Sets of Functions

Consider the set of all functions $f:X\rightarrow \{0,1\}$. Each subset $A\subseteq X$ has such a function, namely its characteristic function, $\chi_A$; moreover, given $f:X\rightarrow\{0,1\}$ we can define the set $A=f^*(\{1\})$ and see that $f=\chi_A$. So the functions $f:X\rightarrow \{0,1\}$ correspond to subsets of $X$.

Definition. Given sets $A$, $B$, define \begin{equation*}A^B=\left\{f:B\rightarrow A\right\}\end{equation*} to be the set of all functions from $B$ to $A$.

This notation connects with our powerset notation by writing $2$ for the set $\{0,1\}$ (which has two elements).

Theorem. If $A$ has exactly $n$ elements and $B$ has exactly $m$ elements, then $A^B$ has exactly $n^m$ elements.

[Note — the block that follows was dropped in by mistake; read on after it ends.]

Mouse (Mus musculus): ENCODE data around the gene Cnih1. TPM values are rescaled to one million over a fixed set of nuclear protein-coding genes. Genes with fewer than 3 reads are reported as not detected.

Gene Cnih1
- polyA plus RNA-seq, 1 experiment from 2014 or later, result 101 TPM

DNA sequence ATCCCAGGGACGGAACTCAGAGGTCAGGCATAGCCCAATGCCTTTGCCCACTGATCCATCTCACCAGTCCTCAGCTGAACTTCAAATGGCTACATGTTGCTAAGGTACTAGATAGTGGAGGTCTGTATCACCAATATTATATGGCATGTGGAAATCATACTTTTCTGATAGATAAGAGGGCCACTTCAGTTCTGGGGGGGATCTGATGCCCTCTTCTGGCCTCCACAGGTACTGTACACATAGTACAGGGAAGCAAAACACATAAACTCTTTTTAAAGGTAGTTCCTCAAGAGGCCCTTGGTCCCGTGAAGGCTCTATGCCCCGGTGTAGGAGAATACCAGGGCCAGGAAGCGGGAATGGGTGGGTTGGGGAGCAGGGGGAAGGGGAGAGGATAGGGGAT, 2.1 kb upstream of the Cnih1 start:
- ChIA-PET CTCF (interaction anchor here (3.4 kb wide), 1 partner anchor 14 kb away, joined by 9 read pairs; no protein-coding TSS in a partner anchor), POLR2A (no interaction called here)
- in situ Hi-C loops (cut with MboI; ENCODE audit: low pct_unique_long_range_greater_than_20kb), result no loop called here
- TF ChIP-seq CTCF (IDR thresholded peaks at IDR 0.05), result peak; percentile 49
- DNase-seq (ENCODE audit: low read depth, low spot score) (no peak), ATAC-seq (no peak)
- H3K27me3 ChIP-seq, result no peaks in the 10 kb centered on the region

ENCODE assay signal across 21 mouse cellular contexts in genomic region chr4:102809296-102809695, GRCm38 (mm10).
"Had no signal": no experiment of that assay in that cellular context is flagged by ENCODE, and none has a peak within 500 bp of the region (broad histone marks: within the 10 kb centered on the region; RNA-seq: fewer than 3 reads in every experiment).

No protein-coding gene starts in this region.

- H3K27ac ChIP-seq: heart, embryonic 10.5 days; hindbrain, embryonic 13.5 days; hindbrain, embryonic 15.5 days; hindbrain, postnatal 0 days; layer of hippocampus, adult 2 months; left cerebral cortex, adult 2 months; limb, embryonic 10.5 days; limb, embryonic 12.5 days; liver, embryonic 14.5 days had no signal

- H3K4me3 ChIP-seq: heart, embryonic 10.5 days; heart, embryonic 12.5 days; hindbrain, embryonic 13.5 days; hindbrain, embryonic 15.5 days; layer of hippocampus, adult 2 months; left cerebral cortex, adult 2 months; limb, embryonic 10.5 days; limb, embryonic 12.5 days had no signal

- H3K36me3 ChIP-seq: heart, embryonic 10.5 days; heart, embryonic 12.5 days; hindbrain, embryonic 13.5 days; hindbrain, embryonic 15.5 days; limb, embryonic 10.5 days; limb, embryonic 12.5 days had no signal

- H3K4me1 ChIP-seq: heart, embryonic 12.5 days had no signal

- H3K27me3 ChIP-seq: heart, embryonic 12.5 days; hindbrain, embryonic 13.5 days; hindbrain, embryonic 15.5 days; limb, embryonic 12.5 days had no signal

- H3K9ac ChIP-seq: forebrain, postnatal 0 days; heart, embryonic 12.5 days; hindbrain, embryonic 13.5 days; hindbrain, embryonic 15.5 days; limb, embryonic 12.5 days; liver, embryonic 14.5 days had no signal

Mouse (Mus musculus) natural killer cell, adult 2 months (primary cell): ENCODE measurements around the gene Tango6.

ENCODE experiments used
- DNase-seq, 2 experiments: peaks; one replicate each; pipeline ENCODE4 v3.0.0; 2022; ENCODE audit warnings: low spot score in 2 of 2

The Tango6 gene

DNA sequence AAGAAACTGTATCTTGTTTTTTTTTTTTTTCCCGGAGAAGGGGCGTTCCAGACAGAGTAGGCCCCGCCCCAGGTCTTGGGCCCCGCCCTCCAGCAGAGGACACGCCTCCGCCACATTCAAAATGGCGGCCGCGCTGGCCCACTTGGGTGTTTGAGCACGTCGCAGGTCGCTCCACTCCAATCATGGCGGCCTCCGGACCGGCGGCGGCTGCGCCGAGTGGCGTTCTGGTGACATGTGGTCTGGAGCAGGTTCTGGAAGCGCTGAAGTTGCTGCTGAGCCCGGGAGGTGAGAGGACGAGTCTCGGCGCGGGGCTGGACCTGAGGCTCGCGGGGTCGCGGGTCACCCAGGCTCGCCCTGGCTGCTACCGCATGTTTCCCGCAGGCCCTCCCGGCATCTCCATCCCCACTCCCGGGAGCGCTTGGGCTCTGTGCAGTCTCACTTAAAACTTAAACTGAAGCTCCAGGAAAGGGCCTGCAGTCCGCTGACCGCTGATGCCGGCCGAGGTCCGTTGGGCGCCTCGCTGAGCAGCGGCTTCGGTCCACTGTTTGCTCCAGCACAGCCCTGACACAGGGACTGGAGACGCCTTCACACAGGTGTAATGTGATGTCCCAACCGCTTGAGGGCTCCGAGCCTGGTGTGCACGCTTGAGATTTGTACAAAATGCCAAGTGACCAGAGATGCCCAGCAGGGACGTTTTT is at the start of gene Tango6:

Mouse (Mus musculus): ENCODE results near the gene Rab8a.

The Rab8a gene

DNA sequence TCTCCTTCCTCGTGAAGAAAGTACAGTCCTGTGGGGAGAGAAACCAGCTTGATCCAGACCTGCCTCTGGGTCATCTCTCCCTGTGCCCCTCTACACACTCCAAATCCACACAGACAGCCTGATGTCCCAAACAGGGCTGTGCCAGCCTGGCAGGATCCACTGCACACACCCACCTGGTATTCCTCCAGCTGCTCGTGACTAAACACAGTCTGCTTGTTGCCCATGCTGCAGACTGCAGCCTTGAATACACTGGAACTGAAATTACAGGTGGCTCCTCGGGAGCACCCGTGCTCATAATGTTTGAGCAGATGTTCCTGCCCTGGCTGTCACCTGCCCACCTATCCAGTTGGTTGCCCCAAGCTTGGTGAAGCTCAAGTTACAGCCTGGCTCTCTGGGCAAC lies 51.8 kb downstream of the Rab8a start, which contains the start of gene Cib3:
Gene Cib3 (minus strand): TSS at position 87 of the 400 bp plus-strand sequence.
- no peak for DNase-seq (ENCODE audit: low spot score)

Proof. To define a function $B\rightarrow A$ requires choosing, for each $b\in B$, one of the $n$ elements of $A$.

Each time we make such a choice, there are $n$ options; and we have to make the choice $m$ times. So in total there are $n\cdot n\cdot\cdots \cdot n=n^m$ possibilities. $\Box$

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Title: Sets of Functions
Date Posted: November 11, 2018
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Category: functions
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